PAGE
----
Giovanna Tallone (Università Cattolica del Sacro Cuore, Milano), in Irish Women Writers. New Critical Perspectives, eds. Elke D’hoker, Raphaël Ingelbien, Hedwig Schwall, Peter Lang, Bern, 2011, pp.269-83)
Storytelling is a recurring motif in Clare Boylan’s fiction. Characters in her stories, from “Bad-natured Dog” to “A Little Girl, Never Out Before”, and her novels, such as Holy Pictures and Last Resorts, are often busy telling each other stories, creating an alternative or parallel reality in order to face the harshness of life and the persecution of loneliness. Memories are mythologized and become stories, playing with language makes life an acceptable fiction, and conjuring up stories in bed creates the privileged location of a magic circle, a private territory for both survival and self-deception.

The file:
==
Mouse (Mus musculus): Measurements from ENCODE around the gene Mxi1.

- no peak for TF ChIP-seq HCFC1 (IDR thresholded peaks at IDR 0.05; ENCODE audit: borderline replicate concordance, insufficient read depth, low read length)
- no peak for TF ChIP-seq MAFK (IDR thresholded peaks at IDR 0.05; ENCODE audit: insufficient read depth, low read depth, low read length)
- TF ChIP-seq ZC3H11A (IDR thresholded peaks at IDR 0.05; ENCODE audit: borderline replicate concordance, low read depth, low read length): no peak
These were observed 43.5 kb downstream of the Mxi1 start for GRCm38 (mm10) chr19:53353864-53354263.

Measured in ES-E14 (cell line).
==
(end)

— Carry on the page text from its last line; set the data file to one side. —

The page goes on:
Children are both subjects and objects of storytelling and the dreamlike quality of some of Boylan’s stories often indulges on children abandoned in secluded or isolated places, thus reproducing a stock situation in fairy-tales. Even though Boylan does not rewrite traditional stories, her fiction exploits features from archetypes in fairy-tales, from the formulaic “Once upon a time” to witch-like figures and wolfish men.
The purpose of this essay is to explore the function of storytelling alongside patterns of fairy-tales in Clare Boylan’s fiction, taking into account situations and characters – of all ages and social classes – that in various ways reproduce or bear an echo of stock situations and characters in fairy-tales.